The Sonoma County grape harvest is at least two weeks behind schedule, worrying growers that October rains could lead to devastating mold and crop loss.

"It's a major concern," said Nick Frey, president of the Sonoma County Winegrape Commission. "The cold weather this week is certainly not helping any."

The season got off to a late start in May, when unusually cold and wet weather interrupted the blooming of many vines.

"This year has been behind from the get go," said Chris Bowen, vineyard manager of Hunter Farms south of Glen Ellen.

Bowen is often the first to begin harvesting in Sonoma County because his pinot noir grows in a region unusually warm for sparkling wine grapes.<NO1><NO> Last year, he started harvesting Aug. 10. This year, he expects he will be waiting "at least a couple weeks" later than that to begin picking.

"Things just aren't moving very fast," Bowen said. "Ideally we would have 85 to 90 degree days right now."

So far this week the high temperature has averaged 67 degrees.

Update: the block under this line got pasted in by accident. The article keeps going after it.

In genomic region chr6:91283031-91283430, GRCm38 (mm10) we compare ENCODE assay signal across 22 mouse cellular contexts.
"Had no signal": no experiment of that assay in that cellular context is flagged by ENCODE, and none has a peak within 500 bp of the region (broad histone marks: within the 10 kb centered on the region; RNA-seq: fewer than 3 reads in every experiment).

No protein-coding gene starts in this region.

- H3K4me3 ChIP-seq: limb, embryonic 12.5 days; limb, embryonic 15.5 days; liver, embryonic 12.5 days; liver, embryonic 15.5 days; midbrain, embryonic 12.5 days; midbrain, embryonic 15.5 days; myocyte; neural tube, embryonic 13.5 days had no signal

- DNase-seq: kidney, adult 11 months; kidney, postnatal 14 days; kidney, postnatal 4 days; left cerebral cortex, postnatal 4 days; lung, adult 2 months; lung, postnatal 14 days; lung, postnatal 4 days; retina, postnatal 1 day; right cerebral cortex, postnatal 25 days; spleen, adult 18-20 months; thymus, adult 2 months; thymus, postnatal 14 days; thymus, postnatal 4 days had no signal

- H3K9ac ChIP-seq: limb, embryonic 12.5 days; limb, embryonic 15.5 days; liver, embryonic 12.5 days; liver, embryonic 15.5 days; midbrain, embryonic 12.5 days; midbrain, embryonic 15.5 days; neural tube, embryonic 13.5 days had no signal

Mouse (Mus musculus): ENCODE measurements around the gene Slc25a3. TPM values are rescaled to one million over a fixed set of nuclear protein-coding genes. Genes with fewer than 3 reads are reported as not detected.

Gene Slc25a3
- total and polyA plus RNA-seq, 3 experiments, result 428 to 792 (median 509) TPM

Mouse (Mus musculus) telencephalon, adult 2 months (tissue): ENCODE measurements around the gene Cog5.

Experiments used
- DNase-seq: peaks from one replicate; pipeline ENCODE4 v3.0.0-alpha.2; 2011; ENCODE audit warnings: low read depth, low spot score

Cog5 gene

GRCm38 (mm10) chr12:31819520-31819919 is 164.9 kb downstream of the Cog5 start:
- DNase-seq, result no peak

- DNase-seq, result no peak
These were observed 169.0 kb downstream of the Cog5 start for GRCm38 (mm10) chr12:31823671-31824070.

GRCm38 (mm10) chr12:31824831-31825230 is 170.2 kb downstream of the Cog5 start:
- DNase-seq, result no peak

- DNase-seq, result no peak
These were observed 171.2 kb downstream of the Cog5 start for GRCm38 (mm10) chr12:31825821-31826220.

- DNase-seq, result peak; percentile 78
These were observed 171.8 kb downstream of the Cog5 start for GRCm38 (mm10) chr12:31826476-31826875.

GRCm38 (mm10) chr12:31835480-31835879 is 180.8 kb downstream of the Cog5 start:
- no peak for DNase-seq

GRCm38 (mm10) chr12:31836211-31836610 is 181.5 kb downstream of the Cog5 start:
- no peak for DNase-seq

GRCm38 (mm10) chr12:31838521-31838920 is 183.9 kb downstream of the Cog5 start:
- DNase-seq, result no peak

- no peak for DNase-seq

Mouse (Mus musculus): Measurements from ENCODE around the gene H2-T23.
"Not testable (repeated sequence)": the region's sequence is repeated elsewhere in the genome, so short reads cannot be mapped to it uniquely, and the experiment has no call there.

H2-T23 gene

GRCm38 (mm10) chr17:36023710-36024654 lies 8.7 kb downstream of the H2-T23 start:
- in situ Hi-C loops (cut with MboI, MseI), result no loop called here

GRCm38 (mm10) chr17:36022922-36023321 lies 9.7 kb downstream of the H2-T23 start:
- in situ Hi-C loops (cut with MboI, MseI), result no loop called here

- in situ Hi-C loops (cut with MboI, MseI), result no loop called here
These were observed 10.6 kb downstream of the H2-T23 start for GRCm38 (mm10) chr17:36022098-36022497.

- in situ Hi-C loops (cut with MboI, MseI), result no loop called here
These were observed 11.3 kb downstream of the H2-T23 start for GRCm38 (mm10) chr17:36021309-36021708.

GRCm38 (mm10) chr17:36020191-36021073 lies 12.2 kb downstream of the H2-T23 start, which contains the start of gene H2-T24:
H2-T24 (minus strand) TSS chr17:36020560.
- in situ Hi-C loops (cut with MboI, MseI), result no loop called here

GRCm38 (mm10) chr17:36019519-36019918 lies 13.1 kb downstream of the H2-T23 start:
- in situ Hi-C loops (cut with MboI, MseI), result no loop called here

On Tuesday, the high was 68, just four degrees off the record low of 64 degrees set in 1986. Forecasters say it will warm to a high of 70 today and reach 83 by Saturday.

Only a small percentage of Sonoma County grapes have begun softening and changing colors, a process known as veraison, growers reported Tuesday.

At Hunter Farms, only about 10 percent of the grapes have started to soften into the juicy sweet crop that will be harvested.

In 1991, Bowen didn't start harvesting until Sept. 6.

"I think that is probably about as late as we've ever started," he said.

The primary risk of a late harvest is that early rains can spawn mold in the grape clusters. But there is an upside, too.

The elongated growing season can benefit the quality of grapes.

"We're going to have some really nice quality fruit with the longer hang times," said Bob Iantosca, director of winemaking at Gloria Ferrer Winery in Sonoma.

Gloria Ferrer, which is one of Sonoma County's largest sparkling wine producers and buys pinot noir from Hunter Farms, usually harvests its grapes earlier <NO1><NO>than other still wine producers and has less concern about early rains.

The pinot noir crop appears to be about 20 percent smaller than last year, Iantosca said. The chardonnay crop is about the same as last year.

Overall, Nick Frey predicted this year's harvest will be about average or slightly smaller than average. He predicted a harvest size of between 190,000 tons and 200,000 tons.